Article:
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Posts by CrimsonSox

This is quite unusual.  Both the dinner jacket (1957) and sportscoat (1955) from Stovel & Mason have a detail usually seen on Neapolitan jackets: an extended front dart below the pocket.  These are from the Metropolitan Museum of Art.          
A polo coat from Douglas Fairbanks Jr.'s tailor, Stovel and Mason, 1954 (but made for another client):    
 I actually hadn't read Thomas Girtin's book before --  thanks for the tip.  I'll have to find a copy the next I'm at the library.  
Adolphe Menjou was an actor from the Golden Age of Hollywood.  His book, It Took Nine Tailors (1948) has some great stories and insights about tailoring.   One surprise is how many fittings it took to perfect the flawless suits we associate with photos from the 30s:  He lived something of a fantasy life in terms of all of the leading tailors he used.    His main tailor was Eddie Schmidt and his cutter Johnny Galupo, who made suits for many stars of the era:  The feeling of...
An interview with Douglas Fairbanks Jr. in Vogue August 15, 1966.  Note the trimness of his shirt cuffs in the picture.  Some surprises: he doesn't wear any lace-up shoes, only side elastics from Maxwell's and loafers. His shirts are from Turnbull and Asser, Sulka, and Charvet.  As wide ties came back into fashion in the late 60s, he simply re-wore his wide ties from the 30s.   The author writes about Fairbanks: "Mr. Fairbanks's eye for strong, but un-obvious...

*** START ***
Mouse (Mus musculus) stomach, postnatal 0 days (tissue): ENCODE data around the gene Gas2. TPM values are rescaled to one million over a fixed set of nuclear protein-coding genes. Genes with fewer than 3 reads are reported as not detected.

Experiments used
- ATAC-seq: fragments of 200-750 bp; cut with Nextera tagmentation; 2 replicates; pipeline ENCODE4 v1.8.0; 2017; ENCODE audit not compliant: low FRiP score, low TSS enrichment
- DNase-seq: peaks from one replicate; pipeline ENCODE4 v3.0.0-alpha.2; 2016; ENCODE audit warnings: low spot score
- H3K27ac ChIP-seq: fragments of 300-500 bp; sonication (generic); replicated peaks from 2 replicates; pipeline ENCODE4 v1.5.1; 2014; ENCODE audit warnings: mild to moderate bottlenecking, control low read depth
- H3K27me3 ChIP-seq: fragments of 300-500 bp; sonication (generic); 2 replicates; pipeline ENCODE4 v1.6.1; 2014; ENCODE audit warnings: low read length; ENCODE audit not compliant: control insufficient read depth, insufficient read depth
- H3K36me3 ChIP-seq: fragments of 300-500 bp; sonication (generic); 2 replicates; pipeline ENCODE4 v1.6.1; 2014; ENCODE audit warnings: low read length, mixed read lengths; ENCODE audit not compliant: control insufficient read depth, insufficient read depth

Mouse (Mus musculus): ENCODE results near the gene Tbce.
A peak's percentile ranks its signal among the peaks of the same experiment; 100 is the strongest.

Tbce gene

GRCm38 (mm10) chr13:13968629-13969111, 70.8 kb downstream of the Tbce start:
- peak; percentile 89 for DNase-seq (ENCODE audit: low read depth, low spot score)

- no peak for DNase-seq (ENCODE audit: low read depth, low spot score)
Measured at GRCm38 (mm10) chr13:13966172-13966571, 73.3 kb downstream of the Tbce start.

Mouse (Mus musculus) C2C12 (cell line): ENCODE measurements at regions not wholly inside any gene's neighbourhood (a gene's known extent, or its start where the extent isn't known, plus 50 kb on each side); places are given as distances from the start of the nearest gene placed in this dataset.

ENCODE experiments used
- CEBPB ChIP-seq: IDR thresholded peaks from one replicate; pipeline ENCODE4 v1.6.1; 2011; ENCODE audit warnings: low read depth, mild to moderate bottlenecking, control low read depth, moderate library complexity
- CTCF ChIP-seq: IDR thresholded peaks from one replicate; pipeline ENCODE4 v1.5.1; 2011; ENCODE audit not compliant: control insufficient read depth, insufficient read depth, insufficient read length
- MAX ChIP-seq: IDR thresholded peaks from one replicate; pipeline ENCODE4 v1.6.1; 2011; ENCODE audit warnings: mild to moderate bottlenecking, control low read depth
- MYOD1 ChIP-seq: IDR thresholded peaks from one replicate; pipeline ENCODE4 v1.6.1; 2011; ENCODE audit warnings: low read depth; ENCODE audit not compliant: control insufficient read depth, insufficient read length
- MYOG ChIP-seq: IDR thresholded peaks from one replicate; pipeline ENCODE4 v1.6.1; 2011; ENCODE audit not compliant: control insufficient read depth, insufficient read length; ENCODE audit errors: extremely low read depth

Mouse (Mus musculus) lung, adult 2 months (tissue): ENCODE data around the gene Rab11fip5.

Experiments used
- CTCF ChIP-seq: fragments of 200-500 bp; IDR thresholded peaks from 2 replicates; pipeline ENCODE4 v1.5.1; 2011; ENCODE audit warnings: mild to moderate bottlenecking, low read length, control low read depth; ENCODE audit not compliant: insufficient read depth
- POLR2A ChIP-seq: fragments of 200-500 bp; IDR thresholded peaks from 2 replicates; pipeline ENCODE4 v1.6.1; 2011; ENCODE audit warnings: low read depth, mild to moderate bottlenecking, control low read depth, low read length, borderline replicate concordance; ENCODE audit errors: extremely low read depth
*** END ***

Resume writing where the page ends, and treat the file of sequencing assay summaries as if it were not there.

Have to admit that I'm partial to Charles.  He does the classics, but with a subtle twist.  His shirt has a faint blue stripe, and the pockets are jetted.
Who wore it best?  Blue suit, light blue tie, and white or near white shirt, black shoes.  But only one man has a pocket square.    
The Gathering Storm, Churchill's memoirs of the Second World War (p. 10), has a good explanation of why the Allies kept the emperor, by way of the cautionary example of Germany after the First World War.   "Wise policy would have crowned and fortified the Weimar Republic with a constitutional sovereign in the person of an infant grandson of the Kaiser, under a Council of Regency.  Instead, a gaping void was opened in the national life of the German people.  All the...
Looks like the memo David Isle and I sent finally reached Hollande:     Much better trouser width than before:    
I think it's time to broker a peace treaty, gentlemen.     I think we can agree:   There are nice suits without a Milanese buttonhole.   Milanese buttonholes are a nice detail and lovely to look at.   What matters most in a suit is the fit and quality of the materials and internal construction.   Clinton's lapels and buttoning point are way too low.   RJMan needs to return to the French tailoring thread.
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